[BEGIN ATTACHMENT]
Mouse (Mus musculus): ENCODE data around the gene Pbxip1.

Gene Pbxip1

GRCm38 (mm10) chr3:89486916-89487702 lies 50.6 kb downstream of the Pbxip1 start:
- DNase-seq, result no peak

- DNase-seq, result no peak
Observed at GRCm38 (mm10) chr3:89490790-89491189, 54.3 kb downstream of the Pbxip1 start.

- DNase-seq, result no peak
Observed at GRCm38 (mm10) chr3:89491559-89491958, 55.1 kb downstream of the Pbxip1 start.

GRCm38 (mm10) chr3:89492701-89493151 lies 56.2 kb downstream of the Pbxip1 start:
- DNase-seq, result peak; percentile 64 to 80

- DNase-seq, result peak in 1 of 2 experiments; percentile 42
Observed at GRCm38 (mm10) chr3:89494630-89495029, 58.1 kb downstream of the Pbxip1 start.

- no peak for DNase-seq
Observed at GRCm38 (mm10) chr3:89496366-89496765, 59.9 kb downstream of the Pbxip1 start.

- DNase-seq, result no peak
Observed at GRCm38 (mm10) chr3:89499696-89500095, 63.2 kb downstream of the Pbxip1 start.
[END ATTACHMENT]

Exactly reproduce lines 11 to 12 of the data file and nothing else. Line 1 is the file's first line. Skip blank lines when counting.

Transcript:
- DNase-seq, result peak in 1 of 2 experiments; percentile 42
Observed at GRCm38 (mm10) chr3:89494630-89495029, 58.1 kb downstream of the Pbxip1 start.